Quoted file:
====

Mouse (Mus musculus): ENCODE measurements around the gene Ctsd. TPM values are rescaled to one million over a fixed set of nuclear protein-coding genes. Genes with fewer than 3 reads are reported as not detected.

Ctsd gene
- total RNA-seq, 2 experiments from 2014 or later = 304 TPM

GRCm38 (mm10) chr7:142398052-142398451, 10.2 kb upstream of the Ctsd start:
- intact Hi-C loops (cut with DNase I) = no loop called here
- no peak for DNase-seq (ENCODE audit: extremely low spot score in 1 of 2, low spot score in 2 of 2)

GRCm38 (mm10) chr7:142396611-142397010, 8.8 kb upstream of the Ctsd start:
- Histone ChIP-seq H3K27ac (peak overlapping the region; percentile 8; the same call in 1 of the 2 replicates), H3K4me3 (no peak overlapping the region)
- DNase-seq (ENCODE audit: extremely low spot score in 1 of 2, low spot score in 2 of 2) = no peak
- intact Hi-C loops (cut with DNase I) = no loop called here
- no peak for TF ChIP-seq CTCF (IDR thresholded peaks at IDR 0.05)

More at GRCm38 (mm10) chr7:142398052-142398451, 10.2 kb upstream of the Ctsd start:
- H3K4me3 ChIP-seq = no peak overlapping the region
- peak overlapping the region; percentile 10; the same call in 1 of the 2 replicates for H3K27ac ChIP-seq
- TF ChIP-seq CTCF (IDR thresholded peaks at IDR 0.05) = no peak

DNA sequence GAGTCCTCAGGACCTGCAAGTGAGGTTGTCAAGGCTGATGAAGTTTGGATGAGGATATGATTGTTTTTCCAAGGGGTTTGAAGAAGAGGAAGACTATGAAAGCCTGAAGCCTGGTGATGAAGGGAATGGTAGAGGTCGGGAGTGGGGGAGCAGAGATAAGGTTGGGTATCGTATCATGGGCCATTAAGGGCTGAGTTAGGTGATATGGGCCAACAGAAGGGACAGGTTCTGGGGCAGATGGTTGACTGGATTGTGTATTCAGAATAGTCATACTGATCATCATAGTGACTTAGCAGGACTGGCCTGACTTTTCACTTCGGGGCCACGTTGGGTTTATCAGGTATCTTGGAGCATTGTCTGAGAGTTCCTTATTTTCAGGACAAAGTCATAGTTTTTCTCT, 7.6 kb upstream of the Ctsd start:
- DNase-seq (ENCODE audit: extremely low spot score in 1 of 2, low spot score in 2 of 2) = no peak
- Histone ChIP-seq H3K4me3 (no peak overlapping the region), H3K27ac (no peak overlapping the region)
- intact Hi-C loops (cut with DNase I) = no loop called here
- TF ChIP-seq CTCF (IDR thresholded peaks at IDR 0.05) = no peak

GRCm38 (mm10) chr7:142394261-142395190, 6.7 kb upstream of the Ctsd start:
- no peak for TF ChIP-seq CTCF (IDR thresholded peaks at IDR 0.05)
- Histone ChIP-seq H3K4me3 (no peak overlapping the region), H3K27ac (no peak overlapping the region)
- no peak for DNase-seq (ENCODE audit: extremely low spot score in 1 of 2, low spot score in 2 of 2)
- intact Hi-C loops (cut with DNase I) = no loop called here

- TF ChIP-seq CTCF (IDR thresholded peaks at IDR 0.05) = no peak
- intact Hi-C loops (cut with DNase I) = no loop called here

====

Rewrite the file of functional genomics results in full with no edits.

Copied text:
Mouse (Mus musculus): ENCODE measurements around the gene Ctsd. TPM values are rescaled to one million over a fixed set of nuclear protein-coding genes. Genes with fewer than 3 reads are reported as not detected.

Ctsd gene
- total RNA-seq, 2 experiments from 2014 or later = 304 TPM

GRCm38 (mm10) chr7:142398052-142398451, 10.2 kb upstream of the Ctsd start:
- intact Hi-C loops (cut with DNase I) = no loop called here
- no peak for DNase-seq (ENCODE audit: extremely low spot score in 1 of 2, low spot score in 2 of 2)

GRCm38 (mm10) chr7:142396611-142397010, 8.8 kb upstream of the Ctsd start:
- Histone ChIP-seq H3K27ac (peak overlapping the region; percentile 8; the same call in 1 of the 2 replicates), H3K4me3 (no peak overlapping the region)
- DNase-seq (ENCODE audit: extremely low spot score in 1 of 2, low spot score in 2 of 2) = no peak
- intact Hi-C loops (cut with DNase I) = no loop called here
- no peak for TF ChIP-seq CTCF (IDR thresholded peaks at IDR 0.05)

More at GRCm38 (mm10) chr7:142398052-142398451, 10.2 kb upstream of the Ctsd start:
- H3K4me3 ChIP-seq = no peak overlapping the region
- peak overlapping the region; percentile 10; the same call in 1 of the 2 replicates for H3K27ac ChIP-seq
- TF ChIP-seq CTCF (IDR thresholded peaks at IDR 0.05) = no peak

DNA sequence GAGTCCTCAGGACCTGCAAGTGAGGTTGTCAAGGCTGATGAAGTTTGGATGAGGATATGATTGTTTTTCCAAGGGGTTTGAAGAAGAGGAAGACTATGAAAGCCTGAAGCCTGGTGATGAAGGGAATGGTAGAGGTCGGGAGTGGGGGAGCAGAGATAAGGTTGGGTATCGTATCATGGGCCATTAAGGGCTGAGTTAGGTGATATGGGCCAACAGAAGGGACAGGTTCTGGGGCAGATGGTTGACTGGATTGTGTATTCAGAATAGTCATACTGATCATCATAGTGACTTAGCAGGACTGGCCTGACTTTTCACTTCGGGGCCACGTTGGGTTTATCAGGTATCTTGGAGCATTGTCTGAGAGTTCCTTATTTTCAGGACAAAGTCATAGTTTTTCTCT, 7.6 kb upstream of the Ctsd start:
- DNase-seq (ENCODE audit: extremely low spot score in 1 of 2, low spot score in 2 of 2) = no peak
- Histone ChIP-seq H3K4me3 (no peak overlapping the region), H3K27ac (no peak overlapping the region)
- intact Hi-C loops (cut with DNase I) = no loop called here
- TF ChIP-seq CTCF (IDR thresholded peaks at IDR 0.05) = no peak

GRCm38 (mm10) chr7:142394261-142395190, 6.7 kb upstream of the Ctsd start:
- no peak for TF ChIP-seq CTCF (IDR thresholded peaks at IDR 0.05)
- Histone ChIP-seq H3K4me3 (no peak overlapping the region), H3K27ac (no peak overlapping the region)
- no peak for DNase-seq (ENCODE audit: extremely low spot score in 1 of 2, low spot score in 2 of 2)
- intact Hi-C loops (cut with DNase I) = no loop called here

- TF ChIP-seq CTCF (IDR thresholded peaks at IDR 0.05) = no peak
- intact Hi-C loops (cut with DNase I) = no loop called here